they were to be remembered as heavenly icons or wild beasts - now lay with the clergy. Moreover, Christianity's unique development in the first centuries of its existence had left this institution with a capacity for acting and behaving independently such as senators had not known since the closing days of the republic, and Constantine's settlement had endowed the clergy with both the legitimating authority that had made the senate an important partner in the principate and patronage resources that rivalled, and eventually supplanted, those of the traditional elites.17 Increasingly during this period, bishops also assumed civic duties that neither local elites nor (especially in the West) imperial administrators were able to discharge. Implicit in Eusebius and Agapetus' exhortations, therefore, was the warning that an emperor who did not live up to them ran the risk of alienating a constituency that could, and would, withdraw its support. In effect, as T. D. Barnes has put it, 'By the end of the fourth century Christian orthodoxy had been added to the traditional list of virtues required in a legitimate emperor.'18

This dissonance in imperial and episcopal thinking about their relationship is the common denominator beneath two explosive confrontations that occurred within twenty years of each other at the turn of the fifth century. The first followed in the wake of a disastrous conflict between the army of Theodosius the Great and the citizens of Thessalonica in 390 that resulted in a wholesale slaughter of innocent civilians.19 As the story came to be told, Ambrose placed himself between Theodosius and the entry to the church in Milan, refusing the emperor admittance until he humbled himself through a very public act of penance. Fourteen years later, Constantinople's bishop, the fiery John Chrysostom, engaged in a similar test of will with the empress Eudokia, but in this case the result was his exile and eventual death. Because of their different outcomes, the two incidents came to be used as exemplars for the independence of Western Christianity and the subservience of its Eastern counterpart. But this is a very selective reading, one that ignores significant contingencies. In the Western conflict, for instance, Ambrose could rely on a unified clergy and a congregation whose loyalty had been forged in decades of significant encounters, whereas Theodosius, hundreds of miles from his permanent court at Constantinople, was definitely the outsider, and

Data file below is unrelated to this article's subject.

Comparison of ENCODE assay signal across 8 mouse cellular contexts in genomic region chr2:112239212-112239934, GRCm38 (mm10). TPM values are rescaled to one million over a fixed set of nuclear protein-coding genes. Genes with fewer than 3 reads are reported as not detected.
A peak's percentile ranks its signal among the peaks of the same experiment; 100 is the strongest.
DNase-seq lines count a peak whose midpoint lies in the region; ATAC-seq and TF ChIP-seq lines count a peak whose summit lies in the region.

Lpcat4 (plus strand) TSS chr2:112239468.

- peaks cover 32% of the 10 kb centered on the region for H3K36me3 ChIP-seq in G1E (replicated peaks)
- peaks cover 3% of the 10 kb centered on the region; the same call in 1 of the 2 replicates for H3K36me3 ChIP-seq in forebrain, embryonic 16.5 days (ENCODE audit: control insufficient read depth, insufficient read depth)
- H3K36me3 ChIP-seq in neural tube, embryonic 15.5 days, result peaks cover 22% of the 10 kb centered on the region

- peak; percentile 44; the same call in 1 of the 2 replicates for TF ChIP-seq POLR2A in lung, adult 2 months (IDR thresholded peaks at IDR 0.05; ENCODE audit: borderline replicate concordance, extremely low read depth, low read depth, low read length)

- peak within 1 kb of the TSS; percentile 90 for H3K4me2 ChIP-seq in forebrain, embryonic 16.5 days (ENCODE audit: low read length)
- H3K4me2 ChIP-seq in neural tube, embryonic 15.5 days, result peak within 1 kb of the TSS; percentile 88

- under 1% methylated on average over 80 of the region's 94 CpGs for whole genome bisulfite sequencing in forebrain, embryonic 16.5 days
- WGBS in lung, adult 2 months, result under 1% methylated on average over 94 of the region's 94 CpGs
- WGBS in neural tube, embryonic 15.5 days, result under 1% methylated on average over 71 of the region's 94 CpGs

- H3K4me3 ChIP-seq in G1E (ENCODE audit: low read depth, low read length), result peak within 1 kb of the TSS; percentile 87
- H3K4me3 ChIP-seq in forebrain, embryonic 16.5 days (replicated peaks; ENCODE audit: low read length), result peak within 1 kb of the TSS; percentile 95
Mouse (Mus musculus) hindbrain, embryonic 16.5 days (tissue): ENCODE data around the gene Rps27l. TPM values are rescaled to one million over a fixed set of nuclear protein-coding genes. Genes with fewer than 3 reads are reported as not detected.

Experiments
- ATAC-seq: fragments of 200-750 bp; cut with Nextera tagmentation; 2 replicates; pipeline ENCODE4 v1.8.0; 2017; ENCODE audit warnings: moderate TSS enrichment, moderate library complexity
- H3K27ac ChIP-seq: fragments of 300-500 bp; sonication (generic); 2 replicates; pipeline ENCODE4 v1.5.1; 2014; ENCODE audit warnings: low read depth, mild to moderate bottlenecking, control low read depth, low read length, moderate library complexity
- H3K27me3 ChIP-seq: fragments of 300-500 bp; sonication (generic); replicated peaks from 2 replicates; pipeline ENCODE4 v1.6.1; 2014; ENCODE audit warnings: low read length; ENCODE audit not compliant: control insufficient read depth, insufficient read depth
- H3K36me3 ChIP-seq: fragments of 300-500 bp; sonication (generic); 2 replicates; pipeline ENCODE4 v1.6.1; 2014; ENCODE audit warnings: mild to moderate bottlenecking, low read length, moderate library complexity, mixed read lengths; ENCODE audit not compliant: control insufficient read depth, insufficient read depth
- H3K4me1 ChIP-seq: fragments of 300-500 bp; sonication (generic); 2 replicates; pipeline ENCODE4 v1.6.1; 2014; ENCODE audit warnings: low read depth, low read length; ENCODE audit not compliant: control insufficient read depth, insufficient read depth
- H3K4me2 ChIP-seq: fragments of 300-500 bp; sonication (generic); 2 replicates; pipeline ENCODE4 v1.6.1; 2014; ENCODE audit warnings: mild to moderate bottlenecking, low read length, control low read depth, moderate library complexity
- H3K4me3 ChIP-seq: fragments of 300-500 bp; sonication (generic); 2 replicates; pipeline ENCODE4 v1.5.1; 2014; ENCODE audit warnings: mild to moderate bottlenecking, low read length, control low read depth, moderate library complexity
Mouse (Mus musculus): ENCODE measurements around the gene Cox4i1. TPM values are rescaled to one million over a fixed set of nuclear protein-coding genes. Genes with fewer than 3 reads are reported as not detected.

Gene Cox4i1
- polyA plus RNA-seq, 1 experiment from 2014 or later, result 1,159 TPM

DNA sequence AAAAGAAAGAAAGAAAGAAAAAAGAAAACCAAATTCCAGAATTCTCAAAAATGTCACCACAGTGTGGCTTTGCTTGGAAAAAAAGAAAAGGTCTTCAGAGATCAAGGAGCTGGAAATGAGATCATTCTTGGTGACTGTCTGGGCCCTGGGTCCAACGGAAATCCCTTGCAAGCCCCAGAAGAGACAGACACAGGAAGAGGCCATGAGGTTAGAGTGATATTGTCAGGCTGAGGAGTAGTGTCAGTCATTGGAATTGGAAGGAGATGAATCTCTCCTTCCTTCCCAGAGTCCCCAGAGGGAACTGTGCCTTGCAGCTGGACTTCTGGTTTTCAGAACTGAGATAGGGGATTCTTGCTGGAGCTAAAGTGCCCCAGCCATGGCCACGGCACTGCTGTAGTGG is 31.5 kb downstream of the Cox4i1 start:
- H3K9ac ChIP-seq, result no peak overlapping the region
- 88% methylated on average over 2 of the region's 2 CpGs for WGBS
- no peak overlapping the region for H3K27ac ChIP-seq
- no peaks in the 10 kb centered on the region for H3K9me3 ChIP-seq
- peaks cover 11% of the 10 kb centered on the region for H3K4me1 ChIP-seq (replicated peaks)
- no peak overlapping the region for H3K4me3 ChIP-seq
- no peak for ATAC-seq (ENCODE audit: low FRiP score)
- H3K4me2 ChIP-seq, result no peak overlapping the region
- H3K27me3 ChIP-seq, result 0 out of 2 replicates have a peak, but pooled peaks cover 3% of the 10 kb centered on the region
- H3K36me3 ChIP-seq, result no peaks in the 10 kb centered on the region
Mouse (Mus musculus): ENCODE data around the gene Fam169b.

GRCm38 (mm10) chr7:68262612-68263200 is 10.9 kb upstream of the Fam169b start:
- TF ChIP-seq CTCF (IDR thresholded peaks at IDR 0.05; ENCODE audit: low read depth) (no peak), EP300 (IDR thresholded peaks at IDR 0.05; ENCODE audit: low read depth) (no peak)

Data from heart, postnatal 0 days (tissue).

17 See P. Brown, Poverty and leadership; C. Lepelley, 'Le patronat episcopal'; R. Lizzi, 'The bishop, vir venerabilis'.

18 T. D. Barnes, Athanasius and Constantius, 174.

19 The numbers vary and even the most commonly accepted figure of 5,000 should be viewed with suspicion. See N. McLynn, Ambrose of Milan, 315-23; Daniel Washburn, 'The Thessalonian affair'.

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